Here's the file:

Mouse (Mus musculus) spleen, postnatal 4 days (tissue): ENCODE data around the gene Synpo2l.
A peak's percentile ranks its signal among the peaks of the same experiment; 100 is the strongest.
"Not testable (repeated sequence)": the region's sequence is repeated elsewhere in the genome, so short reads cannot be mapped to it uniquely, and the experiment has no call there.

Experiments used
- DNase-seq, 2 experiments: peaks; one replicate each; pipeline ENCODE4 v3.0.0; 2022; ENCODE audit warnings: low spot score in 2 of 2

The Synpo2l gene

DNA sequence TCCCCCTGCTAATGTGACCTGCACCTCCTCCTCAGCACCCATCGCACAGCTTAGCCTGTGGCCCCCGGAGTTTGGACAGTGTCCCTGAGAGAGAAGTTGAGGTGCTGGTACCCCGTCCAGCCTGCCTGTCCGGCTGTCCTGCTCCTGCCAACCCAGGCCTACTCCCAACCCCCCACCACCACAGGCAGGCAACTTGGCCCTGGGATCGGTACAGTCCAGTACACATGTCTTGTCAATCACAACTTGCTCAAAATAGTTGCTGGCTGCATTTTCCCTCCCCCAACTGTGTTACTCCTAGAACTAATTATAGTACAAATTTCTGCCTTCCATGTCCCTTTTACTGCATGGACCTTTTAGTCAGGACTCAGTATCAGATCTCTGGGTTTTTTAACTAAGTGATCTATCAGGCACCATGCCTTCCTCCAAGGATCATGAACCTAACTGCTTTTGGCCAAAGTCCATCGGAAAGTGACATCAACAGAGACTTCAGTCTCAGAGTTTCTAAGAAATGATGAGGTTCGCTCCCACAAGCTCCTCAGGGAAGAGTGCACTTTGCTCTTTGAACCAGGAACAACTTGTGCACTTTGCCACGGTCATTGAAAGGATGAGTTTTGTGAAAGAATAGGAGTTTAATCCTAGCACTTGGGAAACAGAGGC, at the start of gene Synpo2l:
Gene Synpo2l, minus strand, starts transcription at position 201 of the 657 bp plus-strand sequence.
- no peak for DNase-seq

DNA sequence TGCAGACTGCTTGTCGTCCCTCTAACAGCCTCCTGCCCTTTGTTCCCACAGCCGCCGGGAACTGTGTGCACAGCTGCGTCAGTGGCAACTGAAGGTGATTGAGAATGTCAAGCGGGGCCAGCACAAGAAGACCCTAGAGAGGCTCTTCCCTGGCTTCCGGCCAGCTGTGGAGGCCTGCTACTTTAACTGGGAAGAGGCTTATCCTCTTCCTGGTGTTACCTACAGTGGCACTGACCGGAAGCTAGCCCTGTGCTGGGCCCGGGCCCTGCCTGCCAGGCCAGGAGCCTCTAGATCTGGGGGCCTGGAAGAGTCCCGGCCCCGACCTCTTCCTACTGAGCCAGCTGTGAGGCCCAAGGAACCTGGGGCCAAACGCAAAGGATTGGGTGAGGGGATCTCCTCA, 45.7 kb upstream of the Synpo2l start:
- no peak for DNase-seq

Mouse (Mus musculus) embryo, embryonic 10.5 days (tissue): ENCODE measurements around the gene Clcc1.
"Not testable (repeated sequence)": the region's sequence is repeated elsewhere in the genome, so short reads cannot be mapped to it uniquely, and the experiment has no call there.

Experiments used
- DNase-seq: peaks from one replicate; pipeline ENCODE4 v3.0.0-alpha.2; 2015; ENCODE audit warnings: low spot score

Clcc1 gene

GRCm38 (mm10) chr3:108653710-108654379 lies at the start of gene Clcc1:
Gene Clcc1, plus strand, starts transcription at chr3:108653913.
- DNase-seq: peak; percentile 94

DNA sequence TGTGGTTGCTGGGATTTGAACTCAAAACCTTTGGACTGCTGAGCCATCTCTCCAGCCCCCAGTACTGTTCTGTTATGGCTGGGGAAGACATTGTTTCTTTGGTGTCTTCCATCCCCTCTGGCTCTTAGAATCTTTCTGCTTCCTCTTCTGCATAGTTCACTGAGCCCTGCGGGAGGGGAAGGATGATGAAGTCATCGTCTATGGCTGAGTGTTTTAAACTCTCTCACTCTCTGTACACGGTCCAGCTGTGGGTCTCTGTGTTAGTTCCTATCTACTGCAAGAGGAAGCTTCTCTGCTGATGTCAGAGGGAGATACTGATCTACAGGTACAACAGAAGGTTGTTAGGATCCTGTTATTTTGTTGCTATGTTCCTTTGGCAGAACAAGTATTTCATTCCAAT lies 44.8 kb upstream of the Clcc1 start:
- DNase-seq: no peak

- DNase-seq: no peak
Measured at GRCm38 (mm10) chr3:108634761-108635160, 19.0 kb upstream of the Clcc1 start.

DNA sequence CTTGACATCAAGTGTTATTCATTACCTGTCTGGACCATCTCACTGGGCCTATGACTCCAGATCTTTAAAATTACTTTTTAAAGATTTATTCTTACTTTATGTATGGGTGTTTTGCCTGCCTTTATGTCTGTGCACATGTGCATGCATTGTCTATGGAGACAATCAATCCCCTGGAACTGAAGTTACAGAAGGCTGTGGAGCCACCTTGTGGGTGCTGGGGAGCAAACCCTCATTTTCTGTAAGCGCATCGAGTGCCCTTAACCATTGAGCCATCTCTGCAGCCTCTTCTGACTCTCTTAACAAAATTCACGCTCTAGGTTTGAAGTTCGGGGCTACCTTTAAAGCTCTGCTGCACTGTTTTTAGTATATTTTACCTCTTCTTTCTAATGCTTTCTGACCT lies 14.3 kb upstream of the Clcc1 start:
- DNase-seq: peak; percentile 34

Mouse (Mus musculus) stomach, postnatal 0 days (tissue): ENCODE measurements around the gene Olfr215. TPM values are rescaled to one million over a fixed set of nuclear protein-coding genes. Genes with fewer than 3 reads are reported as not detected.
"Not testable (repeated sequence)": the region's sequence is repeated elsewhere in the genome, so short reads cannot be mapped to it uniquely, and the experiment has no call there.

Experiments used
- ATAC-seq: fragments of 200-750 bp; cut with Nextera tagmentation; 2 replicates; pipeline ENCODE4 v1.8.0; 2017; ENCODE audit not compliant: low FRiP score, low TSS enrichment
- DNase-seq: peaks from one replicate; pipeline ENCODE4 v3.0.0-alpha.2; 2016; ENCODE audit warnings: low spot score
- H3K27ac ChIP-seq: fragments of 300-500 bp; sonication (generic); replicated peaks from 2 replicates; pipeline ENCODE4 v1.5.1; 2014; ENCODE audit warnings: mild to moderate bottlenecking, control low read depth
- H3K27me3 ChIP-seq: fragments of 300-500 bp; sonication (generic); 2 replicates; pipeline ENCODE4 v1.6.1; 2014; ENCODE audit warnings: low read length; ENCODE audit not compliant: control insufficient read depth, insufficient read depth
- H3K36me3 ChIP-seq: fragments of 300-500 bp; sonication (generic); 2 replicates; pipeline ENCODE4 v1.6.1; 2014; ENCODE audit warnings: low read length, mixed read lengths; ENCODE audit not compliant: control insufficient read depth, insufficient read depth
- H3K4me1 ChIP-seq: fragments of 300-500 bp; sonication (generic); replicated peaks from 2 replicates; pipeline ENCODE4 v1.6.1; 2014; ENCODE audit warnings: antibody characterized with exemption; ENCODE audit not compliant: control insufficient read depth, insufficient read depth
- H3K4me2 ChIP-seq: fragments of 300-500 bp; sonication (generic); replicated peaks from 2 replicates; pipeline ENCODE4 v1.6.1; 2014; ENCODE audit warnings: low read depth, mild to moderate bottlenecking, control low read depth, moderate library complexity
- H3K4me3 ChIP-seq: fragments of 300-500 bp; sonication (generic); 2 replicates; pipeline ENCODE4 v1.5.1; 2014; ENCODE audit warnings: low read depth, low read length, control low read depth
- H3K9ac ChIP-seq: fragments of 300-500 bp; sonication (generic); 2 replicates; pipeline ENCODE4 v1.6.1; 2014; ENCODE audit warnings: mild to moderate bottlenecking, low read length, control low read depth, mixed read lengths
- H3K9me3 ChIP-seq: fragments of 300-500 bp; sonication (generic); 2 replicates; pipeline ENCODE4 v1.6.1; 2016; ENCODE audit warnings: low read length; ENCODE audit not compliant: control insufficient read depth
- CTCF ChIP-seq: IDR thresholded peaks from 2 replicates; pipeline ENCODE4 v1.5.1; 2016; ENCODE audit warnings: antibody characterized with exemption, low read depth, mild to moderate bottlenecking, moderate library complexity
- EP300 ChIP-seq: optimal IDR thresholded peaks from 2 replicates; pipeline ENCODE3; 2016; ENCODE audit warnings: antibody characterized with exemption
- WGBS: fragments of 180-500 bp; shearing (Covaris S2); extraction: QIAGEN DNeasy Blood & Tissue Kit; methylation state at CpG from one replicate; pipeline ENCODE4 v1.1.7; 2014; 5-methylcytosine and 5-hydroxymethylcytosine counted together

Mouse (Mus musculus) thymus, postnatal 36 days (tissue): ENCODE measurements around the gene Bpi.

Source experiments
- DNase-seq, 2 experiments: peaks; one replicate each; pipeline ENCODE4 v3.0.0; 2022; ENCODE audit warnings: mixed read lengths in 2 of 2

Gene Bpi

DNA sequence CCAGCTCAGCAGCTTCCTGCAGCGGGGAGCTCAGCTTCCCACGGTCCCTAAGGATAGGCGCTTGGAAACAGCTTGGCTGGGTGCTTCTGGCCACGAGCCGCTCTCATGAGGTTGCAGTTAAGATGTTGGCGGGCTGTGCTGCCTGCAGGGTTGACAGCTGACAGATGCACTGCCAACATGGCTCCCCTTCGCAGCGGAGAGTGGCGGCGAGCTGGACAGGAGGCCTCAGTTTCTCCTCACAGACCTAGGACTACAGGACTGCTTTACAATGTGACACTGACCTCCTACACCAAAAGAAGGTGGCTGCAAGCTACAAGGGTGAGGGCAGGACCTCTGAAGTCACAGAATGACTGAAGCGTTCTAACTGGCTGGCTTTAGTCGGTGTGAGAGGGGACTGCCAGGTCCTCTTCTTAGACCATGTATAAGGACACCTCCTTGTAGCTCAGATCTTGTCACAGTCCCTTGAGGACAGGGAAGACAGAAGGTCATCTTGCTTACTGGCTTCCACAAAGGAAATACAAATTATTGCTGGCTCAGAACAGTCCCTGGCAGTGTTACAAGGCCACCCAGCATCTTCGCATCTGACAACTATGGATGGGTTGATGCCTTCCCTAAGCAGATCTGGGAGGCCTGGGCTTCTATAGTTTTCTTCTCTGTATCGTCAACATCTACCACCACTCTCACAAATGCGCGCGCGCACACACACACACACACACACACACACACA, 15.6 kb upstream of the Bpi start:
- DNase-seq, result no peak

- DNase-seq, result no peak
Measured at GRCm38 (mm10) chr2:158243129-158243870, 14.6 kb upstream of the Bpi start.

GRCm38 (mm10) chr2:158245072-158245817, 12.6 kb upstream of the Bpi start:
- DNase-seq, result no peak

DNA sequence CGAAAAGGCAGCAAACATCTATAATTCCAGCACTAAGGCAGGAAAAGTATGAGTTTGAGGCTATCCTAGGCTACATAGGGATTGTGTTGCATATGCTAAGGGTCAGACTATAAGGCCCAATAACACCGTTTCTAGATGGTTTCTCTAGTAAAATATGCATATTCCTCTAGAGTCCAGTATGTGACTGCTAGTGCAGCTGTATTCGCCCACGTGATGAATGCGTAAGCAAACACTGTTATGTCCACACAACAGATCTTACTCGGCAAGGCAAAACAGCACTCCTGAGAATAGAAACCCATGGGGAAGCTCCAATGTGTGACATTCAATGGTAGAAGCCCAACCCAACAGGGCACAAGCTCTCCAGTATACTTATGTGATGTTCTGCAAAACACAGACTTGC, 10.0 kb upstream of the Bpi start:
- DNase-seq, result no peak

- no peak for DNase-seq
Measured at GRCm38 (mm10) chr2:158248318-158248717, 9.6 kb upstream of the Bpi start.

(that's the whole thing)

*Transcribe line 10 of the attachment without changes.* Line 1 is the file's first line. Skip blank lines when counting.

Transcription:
DNA sequence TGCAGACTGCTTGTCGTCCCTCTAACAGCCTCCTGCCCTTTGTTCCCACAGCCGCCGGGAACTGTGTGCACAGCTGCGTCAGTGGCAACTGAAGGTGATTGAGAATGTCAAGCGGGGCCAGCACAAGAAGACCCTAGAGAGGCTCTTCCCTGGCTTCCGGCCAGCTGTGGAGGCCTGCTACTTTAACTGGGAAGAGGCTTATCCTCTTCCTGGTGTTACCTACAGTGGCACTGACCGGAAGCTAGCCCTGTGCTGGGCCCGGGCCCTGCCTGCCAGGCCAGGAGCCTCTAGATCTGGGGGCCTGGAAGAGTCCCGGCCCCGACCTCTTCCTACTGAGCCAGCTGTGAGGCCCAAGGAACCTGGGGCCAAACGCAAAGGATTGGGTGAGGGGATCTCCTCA, 45.7 kb upstream of the Synpo2l start: